Cura and I have been together since 2009. We want to thank all of you who followed the early days as well as those who popped back on occasion during the long hiatus. Training was done, the days passed, and we were settling into our life together.
Fast forward: Cura is slowing down and a new member of the family is in training. On top of that, we are all busy with our new calling . . . Running the Training Department for Paws and Stripes. Join us on our journey!

Monday, June 15, 2009

Shoes Anyone??

If you have not had the opportunity to see a dog learning how to walk in shoes, let me encourage you to do so at EVERY opportunity. Why put shoes on a dog, you ask? Well, because she is a service dog, she must go everywhere with me regardless of the weather. Think about how you feel walking across a parking lot in bare feet when it is sweltering outside and the asphalt is 100+ degrees -- or whether or not you would like to go barefoot when there is snow on the ground. Even if you are of the mind that dog's feet are more resilient than those of a human, what about all of the glass and other damaging items can be found on the ground? Now imagine how well Cura could effectively be my service dog if her pads got cut or torn. So -- while she will not always need them, it is very important that Cura become comfortable walking and then working in her shoes for those times that they are needed. One important note: since dogs have only two ways too cool themselves (panting and through their paw pads) it is important to make sure overheating doesn't occur when wearing the boots -- Rick and Heather have introduced me to a cooling coat which works to keep Cura cool. It is AMAZING. Cura is a black dog and we live in the desert so the cooling coat has come in handy.

Here is a video of Cura taken a few weeks ago. It is actually the 3rd or 4th time she was in her shoes so the 'prancing' is significantly reduced here, but still very pronounced.

One of the primary things we have been working on since last Thursday is getting Cura more comfortable walking in her shoes. She has gotten much better, though not exactly comfortable. In fact, she is still rather disgusted with the whole concept -- her face says it all. As with all things in this whole process, persistence is the key. We have even had a few successes in the past 24 hours. She has managed to figure out how to sit, lay, and relieve herself while wearing her shoes (okay -- probably too much information for some, but this is one of the realities of having a service dog).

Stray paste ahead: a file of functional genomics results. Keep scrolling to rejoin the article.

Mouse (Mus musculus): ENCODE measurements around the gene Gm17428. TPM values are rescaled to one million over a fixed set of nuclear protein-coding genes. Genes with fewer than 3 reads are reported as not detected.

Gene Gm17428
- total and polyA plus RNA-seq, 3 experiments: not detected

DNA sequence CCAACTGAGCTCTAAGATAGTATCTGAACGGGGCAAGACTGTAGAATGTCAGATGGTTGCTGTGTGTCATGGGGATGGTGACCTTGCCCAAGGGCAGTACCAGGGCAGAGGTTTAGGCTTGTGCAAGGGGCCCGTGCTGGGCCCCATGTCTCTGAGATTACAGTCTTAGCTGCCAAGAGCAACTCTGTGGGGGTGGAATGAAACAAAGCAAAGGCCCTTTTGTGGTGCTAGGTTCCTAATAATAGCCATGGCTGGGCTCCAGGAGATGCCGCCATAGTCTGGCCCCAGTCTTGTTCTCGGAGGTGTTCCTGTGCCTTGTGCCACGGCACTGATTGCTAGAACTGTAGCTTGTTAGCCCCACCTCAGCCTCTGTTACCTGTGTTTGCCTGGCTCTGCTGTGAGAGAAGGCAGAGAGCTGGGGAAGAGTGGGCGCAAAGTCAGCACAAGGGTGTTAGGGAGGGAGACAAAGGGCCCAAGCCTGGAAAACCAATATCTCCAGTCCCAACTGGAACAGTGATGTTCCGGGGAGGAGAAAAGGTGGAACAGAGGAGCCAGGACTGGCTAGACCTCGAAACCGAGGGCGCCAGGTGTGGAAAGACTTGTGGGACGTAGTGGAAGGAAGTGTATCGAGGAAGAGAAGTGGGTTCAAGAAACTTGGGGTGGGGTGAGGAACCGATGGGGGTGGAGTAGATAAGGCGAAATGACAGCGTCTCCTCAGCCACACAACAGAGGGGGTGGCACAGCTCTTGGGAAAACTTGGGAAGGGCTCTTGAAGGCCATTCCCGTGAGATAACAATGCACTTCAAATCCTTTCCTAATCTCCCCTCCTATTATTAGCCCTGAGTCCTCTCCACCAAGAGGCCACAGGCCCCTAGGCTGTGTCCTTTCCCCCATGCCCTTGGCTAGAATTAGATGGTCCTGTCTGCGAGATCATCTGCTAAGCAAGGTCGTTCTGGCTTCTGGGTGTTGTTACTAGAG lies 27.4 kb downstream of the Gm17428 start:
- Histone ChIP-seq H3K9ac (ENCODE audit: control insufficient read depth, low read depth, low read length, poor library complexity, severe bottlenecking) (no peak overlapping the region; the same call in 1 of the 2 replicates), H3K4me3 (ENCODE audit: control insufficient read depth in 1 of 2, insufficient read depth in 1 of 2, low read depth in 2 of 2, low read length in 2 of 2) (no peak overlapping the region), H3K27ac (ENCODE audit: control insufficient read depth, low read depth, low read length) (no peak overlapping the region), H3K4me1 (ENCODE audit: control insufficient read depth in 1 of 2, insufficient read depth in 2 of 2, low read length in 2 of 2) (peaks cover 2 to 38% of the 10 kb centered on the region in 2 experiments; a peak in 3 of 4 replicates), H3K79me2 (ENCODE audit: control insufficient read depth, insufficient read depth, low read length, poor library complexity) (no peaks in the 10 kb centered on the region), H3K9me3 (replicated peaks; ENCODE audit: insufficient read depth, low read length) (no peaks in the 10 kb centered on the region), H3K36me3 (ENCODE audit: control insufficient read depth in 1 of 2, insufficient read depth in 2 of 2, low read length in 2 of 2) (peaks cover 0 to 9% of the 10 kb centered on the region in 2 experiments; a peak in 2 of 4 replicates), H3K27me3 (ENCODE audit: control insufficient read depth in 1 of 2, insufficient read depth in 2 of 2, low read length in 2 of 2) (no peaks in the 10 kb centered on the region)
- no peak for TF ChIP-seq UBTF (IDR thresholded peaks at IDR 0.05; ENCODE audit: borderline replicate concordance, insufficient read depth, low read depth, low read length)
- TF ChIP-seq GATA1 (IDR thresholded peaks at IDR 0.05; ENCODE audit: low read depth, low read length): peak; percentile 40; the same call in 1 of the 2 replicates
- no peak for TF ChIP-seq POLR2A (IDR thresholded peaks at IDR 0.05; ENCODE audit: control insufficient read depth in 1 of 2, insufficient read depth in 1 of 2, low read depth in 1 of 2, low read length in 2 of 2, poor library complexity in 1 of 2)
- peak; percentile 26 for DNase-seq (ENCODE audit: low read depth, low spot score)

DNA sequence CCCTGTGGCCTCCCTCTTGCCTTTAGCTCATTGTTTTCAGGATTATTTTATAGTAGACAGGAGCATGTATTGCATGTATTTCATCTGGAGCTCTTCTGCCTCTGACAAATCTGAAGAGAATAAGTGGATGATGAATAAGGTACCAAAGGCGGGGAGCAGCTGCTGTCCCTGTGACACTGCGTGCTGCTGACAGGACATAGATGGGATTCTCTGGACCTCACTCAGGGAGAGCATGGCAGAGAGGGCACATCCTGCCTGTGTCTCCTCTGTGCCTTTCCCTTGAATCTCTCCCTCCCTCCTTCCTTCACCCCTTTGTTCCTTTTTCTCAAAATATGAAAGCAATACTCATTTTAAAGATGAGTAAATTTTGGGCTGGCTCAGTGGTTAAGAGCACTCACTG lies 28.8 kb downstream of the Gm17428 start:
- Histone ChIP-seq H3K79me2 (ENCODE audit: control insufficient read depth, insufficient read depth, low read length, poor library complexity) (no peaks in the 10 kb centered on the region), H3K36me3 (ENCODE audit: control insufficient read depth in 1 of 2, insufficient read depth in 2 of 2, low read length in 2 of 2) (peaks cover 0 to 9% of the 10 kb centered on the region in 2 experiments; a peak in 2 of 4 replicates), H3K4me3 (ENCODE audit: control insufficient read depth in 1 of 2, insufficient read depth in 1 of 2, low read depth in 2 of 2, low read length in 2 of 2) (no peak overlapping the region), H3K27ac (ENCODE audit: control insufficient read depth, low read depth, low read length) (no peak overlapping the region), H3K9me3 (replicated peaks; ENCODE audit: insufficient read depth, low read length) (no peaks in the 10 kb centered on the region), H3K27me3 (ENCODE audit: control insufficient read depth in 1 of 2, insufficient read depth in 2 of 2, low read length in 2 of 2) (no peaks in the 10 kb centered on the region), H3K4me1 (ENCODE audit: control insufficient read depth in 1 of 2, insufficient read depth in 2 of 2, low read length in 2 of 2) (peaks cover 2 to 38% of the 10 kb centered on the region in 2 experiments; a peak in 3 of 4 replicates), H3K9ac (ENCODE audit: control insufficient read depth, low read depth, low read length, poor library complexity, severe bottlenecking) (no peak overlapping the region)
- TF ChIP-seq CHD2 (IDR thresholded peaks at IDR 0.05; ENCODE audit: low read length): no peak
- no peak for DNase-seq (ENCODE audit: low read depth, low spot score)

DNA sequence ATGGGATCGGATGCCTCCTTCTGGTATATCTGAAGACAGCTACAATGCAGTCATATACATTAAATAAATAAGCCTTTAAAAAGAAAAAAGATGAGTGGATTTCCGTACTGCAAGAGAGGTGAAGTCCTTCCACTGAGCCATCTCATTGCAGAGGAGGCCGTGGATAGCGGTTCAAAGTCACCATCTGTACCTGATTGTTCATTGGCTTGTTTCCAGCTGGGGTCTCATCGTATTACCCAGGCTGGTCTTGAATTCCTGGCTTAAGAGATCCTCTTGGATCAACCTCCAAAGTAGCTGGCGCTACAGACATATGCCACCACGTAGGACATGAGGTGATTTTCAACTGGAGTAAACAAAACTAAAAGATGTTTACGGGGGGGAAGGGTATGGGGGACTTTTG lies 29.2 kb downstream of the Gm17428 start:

Now, being ABLE to sit, etc. in the shoes doesn't mean she has gotten obedience in the shoes down yet. This may prove to be a bit of a challenge because on the directions of Rick and Heather, until Cura gets used to them, boots are a required element of her gear. Every time we leave the house, she is supposed to be in the boots. Tomorrow and Wednesday are going to be interesting as far as obedience is concerned. Especially Wednesday since on top of it all we are going to be riding the bus -- one of Cura's more challenging activities at the moment (more on that later, I am sure!).

Working with Cura on the shoes has presented another challenge that I have not really encountered yet -- at least not to extent that I am now. Having to make Cura wear something that is clearly not comfortable for her is quite difficult for me. I have to keep telling myself that this is what is best in the long run (after all, I don't want her to burn or freeze her paws). This is one of the harder parts of persistence -- sometimes it actually makes you feel like you are being mean! But consistency is the key and we will continue to persevere!

Until next time . . .

No comments: